Lights Out at Kuro

The video world woke up last Friday to the news reports that Pioneer Electronics, long a leader in consumer video display technology, was getting out of the video display business. At first, the reports did not come from Pioneer itself, but rather from news agencies (first in Japan, later overseas) that put two and two together and concluded that they really did equal four.

Finally today, Thursday February 12, 2009, Pioneer Japan confirmed the news. They are definitely exiting the television business.

The Pioneer production facilities in the US will shut down by this coming April (2009), and the company plans to be completely out of the video display business by March 2010.

The gap between those two dates has led to much Internet babble as to what will happen in that interim, with some Internet forums even wildly speculating that Pioneer will continue production elsewhere during that period, perhaps even including new 10th generation models. That conclusion would appear to be completely unfounded. The April 2009-March 2010 period is most likely to provide time to close other overseas and Japanese facilities not mentioned in the press release, and complete or clear contracts related to television production. After April 2009, the only available Pioneer Kuros, at least here in the US, will be those remaining in dealer inventories. After March 2010, the words "television" and "plasma" will no longer be in the Pioneer lexicon.

Pioneer intends to remain in business and concentrate on other products and services. This will include an increased emphasis on its car audio business. Home audio products will also be in the mix, but there was no word as to which specific Pioneer audio products will survive the crunch and which will not.

As for video products other than displays, Pioneer may continue DVD player production, but in a joint venture with another company—very likely Sharp, which owns 15% of Pioneer. No specific information was announced on the company's future Blu-ray player plans.

The closing of the video display business was precipitated by a number of factors. Pioneer's Kuro displays are among the most expensive, even after the price reductions in the last generation or two. Their clear superiority in a number of key areas (particularly black levels) could not be fully appreciated in a typical store demo, making them an even harder sell. As a result, Pioneer's share of the plasma market never rose above the mid single digits.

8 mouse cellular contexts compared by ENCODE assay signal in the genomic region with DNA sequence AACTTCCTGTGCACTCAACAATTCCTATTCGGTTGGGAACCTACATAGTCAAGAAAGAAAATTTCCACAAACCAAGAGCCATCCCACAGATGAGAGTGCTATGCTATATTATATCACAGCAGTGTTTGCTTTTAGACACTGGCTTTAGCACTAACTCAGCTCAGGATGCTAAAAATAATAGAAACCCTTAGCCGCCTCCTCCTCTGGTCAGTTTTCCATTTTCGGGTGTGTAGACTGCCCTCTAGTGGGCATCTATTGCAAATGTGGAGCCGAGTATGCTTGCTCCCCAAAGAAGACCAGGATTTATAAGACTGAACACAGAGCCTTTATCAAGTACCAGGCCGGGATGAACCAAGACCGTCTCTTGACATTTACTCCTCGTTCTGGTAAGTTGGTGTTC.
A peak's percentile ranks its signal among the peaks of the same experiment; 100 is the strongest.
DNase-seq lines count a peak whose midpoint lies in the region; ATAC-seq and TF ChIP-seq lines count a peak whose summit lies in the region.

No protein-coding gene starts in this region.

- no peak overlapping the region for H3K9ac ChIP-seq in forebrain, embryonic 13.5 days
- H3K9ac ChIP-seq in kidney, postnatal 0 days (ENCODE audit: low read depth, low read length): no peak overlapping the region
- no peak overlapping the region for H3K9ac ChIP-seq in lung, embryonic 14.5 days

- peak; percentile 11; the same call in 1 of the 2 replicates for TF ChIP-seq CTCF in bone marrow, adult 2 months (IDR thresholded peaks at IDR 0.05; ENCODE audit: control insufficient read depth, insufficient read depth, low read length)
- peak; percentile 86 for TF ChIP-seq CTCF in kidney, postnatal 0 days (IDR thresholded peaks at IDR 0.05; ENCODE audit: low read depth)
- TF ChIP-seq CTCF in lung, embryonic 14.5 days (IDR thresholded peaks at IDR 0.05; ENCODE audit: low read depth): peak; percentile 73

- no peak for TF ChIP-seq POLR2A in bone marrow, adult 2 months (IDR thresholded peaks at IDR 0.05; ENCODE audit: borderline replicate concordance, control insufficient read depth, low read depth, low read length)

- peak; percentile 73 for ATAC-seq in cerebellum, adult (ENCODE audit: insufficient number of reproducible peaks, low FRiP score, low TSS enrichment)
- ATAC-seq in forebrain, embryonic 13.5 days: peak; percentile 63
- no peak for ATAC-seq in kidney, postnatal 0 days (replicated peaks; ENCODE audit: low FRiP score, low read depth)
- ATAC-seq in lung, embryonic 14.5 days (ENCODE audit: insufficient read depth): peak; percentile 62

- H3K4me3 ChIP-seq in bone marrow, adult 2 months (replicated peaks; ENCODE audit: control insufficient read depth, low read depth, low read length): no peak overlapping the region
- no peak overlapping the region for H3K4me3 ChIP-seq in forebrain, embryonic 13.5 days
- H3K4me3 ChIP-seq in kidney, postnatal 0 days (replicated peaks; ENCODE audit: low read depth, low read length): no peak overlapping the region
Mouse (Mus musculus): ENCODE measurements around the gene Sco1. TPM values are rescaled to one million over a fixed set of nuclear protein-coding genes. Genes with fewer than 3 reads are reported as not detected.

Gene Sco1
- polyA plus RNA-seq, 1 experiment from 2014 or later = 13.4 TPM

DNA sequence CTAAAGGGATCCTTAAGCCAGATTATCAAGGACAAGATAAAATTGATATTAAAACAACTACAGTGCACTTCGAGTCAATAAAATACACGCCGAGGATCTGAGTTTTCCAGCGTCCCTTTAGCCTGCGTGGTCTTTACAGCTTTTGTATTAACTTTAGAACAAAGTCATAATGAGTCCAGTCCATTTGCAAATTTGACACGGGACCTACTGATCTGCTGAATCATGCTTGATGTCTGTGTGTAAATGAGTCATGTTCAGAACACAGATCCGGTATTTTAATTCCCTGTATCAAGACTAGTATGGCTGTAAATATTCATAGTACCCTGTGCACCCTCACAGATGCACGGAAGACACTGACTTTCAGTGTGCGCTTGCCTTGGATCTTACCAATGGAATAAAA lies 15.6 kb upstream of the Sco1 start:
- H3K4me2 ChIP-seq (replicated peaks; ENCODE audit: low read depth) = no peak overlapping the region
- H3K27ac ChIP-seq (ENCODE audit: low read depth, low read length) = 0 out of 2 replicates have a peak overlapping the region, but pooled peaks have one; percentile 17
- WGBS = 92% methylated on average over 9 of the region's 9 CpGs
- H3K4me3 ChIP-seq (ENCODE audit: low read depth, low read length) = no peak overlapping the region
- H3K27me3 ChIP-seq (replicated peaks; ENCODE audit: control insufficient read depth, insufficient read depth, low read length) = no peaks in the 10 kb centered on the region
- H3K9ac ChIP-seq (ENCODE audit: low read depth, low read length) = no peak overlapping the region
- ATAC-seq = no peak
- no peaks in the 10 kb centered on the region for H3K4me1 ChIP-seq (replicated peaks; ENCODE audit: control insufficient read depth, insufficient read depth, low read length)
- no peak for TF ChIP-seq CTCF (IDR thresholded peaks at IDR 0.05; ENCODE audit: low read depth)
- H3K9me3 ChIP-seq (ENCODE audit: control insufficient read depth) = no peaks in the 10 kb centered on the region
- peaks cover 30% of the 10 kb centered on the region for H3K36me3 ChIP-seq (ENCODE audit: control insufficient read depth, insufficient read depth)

The big question now is what will happen to Pioneer's Kuro technology. A great deal of R&D has gone into producing those industry-leading black levels. Further improvements were waiting in the wings for a go-ahead that now will never come—at least not from Pioneer itself. Might rights to Kuro be sold to another manufacturer, such as Panasonic, which could make use of it in more affordable sets? Or with serious competition in that area now suddenly eased, will another plasma manufacturer even have the incentive to produce sets incorporating these advances? And if they did, how long (in the current economic climate) before we would be able to buy new plasma sets equal to the current Pioneers, much less better ones? Or might another company simply buy up Kuro technology and put it on the shelf to prevent its competition from acquiring and using it?

Questions, questions—but few answers, as yet. We will be watching these events carefully over the next few weeks and months.

The biggest question now for consumers, however, is whether or not they should take the plunge at their last chance to buy the Kuro set they've always wanted before the existing stock is exhausted. By all indications, Pioneer as a company, while still beset by financial problems, intends to stay in business. So service for the sets should remain available for at least a few years—though at some point parts could be in short supply. If you plan on biting, you might want to consider an extended warrantee. These aren't usually a good deal, but in this case might provide a measure of extra security should the set break and not be repairable during the lifetime of the warrantee. But check the fine print on any such extended service agreement to see if it provides for a similarly priced replacement in such an event.

To learn more about the current Kuro models, check out our recent reviews both here and on the Home Theater website (including Home Theater's recent four-set face-off). I've just reviewed the 60" PRO-141FD Elite Signature monitor for the May issue of Home Theater (available on newsstands in early April). There's nothing in that review that would prevent me from putting this set at the top of my video shopping list. But be aware that as a monitor, the 60" PRO-141FD has no on-board tuners or audio system.

As far as the consumer market is concerned, the loss of Pioneer plasma HDTVs has definitely set back the state-of-the-art for video displays. But as I said in my PRO-141FD review:

The Pioneer Kuros may soon be gone, but videophiles—Kuro owners or not—will not forget them…Whatever happens…we all owe a debt to every member of the Pioneer team involved in engineering and building the Kuro plasmas for significantly advancing the state-of-the-art in modern flat panel displays. They all have much to be proud of.

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